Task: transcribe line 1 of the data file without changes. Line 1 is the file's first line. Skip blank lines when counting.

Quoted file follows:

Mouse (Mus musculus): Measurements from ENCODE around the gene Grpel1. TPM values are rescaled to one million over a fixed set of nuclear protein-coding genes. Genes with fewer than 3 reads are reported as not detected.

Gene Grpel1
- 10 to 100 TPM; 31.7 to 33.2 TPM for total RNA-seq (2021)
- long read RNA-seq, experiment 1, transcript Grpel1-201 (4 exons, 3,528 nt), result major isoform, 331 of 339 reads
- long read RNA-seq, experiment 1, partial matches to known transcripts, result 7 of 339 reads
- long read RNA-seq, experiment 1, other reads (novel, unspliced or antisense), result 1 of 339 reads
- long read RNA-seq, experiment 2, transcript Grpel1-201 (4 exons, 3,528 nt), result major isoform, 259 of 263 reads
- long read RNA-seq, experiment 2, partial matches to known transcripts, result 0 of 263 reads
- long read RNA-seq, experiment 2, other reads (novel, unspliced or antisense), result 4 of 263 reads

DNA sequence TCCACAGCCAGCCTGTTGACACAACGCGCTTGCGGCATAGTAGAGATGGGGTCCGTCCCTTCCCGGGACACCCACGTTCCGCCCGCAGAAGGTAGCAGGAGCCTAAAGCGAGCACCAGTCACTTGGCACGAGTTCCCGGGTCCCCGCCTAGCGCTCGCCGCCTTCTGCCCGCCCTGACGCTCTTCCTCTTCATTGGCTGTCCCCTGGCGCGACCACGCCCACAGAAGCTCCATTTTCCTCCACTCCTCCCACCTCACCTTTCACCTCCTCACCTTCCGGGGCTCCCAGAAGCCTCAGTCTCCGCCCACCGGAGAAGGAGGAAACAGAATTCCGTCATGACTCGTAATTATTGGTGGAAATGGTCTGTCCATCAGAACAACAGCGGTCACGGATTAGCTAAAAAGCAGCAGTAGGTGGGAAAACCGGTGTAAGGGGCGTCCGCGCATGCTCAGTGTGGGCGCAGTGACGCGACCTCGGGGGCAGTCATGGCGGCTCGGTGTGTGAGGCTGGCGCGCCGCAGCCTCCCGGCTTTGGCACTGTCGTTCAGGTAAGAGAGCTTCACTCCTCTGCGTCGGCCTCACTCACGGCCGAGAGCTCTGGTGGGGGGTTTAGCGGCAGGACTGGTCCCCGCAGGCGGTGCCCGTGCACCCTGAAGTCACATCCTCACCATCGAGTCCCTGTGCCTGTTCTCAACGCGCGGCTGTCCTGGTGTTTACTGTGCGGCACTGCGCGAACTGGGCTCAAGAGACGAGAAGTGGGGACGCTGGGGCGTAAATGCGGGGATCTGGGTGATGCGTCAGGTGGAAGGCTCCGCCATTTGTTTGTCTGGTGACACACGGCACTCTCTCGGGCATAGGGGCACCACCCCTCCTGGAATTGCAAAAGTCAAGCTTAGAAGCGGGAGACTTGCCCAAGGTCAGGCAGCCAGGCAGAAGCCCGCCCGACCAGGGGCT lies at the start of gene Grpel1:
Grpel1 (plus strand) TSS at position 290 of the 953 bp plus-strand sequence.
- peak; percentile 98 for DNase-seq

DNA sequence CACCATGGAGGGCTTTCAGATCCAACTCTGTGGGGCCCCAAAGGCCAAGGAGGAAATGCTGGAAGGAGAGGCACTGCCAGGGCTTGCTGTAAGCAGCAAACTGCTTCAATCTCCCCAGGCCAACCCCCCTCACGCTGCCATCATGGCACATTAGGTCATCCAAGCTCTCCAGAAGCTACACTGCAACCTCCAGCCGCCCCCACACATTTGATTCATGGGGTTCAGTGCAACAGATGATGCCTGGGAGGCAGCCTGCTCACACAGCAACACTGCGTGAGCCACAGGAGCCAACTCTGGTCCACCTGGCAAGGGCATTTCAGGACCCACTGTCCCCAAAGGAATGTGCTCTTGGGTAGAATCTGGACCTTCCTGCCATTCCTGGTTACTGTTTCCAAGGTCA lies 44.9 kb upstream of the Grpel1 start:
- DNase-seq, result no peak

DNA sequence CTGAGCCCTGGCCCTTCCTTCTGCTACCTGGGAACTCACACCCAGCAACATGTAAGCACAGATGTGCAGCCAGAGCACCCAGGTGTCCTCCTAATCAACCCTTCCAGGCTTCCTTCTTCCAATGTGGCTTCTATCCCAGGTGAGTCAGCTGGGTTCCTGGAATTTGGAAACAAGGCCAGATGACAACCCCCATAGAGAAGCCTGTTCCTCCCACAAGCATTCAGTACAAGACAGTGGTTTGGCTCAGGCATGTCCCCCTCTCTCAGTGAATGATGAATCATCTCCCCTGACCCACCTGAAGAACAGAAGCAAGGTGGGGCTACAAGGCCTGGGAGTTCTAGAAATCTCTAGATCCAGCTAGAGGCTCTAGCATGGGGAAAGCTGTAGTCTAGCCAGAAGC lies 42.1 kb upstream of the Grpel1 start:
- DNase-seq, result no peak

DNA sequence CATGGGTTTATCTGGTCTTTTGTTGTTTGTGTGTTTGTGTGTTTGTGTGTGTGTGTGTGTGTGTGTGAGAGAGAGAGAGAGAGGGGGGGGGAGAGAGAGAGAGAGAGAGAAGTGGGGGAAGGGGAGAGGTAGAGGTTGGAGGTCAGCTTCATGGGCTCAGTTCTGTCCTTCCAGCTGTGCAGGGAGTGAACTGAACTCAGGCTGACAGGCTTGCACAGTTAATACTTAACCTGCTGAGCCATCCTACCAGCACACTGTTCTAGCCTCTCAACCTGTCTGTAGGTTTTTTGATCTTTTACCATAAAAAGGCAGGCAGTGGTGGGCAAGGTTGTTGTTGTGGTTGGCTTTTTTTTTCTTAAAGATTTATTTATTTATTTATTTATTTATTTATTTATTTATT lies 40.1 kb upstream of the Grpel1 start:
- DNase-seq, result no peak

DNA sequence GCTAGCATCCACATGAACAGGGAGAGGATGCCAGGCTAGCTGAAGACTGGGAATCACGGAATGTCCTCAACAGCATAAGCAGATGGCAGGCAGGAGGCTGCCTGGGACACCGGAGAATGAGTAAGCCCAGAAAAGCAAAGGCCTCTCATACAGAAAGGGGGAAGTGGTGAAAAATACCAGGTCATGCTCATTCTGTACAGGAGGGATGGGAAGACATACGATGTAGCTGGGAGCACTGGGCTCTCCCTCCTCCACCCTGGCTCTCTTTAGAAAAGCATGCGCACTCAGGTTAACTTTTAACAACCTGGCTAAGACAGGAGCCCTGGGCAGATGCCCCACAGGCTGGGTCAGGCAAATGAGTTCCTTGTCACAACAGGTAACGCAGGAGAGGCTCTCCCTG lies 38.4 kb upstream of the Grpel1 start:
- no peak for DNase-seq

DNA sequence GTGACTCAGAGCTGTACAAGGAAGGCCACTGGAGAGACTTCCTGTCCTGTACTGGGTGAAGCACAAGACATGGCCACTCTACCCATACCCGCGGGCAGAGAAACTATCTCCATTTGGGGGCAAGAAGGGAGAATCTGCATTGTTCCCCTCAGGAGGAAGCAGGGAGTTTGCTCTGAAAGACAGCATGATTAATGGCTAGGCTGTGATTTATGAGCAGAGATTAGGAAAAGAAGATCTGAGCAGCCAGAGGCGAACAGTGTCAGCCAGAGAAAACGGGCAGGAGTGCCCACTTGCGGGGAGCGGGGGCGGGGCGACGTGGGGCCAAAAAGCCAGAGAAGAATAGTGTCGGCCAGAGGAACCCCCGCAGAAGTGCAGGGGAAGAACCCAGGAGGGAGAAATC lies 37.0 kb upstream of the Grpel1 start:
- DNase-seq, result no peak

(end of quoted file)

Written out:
Mouse (Mus musculus): Measurements from ENCODE around the gene Grpel1. TPM values are rescaled to one million over a fixed set of nuclear protein-coding genes. Genes with fewer than 3 reads are reported as not detected.